Investing in a 21st Century Educational Research System

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This policy briefing is co-authored by the British Academy and the Royal Society and marks the end of a collaborative project that has looked at the educational research landscape in the UK. The briefing and its recommendations are influenced by data and insights that have been garnered throughout this project, which took place over multiple years.

The briefing underlines why educational research is important and how it is a profoundly impactful part of the Research and Development (R&D) eco-system. Educational research supports innovation in a vital public service that affects everyone. If we compare the relative level of funding for educational research with other key public services, such as health, one can see a disparity in investment.

In this briefing, the two academies put forward the case for increased investment in educational research and a better coordinated system through a series of recommendations for government and research funders:

Government should increase funding for educational research

  • A significant uplift in government spending on educational research would bring it into line with other public service research funding
  • As a proportion of overall education spending, educational research should resemble other government departmental spending on research, properly reflecting the importance of education for the UK’s future prosperity

Research funders should include more long-term research funding opportunities and support for underrepresented research themes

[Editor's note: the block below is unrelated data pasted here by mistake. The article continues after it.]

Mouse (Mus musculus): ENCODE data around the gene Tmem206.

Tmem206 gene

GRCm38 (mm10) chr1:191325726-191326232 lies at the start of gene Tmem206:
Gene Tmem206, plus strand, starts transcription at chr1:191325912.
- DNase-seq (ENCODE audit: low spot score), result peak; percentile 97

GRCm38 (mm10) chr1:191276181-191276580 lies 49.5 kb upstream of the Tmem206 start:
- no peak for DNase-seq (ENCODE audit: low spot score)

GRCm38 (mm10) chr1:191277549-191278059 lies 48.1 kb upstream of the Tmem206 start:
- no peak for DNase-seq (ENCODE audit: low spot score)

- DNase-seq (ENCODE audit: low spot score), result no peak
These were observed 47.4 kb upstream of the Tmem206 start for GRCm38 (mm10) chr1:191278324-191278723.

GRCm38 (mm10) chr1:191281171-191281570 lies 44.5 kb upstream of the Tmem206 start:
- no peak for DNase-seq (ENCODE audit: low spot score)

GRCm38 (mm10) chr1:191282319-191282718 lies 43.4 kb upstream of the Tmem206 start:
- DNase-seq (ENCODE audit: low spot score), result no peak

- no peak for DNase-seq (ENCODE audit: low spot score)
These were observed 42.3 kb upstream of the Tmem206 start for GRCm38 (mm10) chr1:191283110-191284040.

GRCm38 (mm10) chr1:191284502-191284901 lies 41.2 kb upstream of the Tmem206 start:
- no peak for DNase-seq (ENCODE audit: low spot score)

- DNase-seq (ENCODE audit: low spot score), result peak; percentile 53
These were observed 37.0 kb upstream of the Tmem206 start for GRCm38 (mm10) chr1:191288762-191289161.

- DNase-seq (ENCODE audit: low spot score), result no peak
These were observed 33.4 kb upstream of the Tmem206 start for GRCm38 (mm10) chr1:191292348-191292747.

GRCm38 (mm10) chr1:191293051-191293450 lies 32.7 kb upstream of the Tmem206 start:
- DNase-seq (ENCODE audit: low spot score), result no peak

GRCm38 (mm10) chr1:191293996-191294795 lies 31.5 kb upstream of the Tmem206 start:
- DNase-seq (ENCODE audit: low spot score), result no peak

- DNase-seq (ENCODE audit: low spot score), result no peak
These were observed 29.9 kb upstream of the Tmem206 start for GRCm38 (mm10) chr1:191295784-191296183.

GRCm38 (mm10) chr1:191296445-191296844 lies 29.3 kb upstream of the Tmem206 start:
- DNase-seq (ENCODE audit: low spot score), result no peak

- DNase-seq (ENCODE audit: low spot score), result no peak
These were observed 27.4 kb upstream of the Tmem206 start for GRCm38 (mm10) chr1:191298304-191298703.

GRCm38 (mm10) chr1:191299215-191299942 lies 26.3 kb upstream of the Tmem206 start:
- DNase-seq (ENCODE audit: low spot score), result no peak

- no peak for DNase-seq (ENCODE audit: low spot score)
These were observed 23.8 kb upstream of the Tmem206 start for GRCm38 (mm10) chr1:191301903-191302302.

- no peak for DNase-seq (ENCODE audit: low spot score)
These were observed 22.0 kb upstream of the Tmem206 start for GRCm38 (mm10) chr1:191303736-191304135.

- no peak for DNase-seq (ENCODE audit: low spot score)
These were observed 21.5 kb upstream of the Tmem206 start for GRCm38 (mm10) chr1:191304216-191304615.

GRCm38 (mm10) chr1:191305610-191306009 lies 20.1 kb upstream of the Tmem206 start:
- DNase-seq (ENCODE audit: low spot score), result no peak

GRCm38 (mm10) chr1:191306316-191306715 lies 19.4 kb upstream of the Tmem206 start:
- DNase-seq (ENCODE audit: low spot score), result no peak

• Funding structures and spending have increasingly favoured short- and medium-term research at the expense of longer-term studies
  • Longitudinal research and other longer-term studies uniquely offer deeper insights into the enduring effectiveness of policy
  • Government and other funders should therefore reflect this by modifying their educational research grant programmes to incentivise applicants wishing to carry out studies of longer duration and design, as well as those focused on underrepresented and emerging research themes

Government should pilot a model of advocacy and coordination leading to a stronger educational research infrastructure

  • An advocacy and coordinating body for educational research, that is independent of central government, could provide a mechanism to achieve these aims
  • This organisation would produce gap analyses of the research landscape to identify underrepresented priority areas for investment and activity
  • It could also provide impartial, strategic advice to government on departmental research on education
  • This would all create a more systematic approach to improving educational research infrastructure and translating findings into practice

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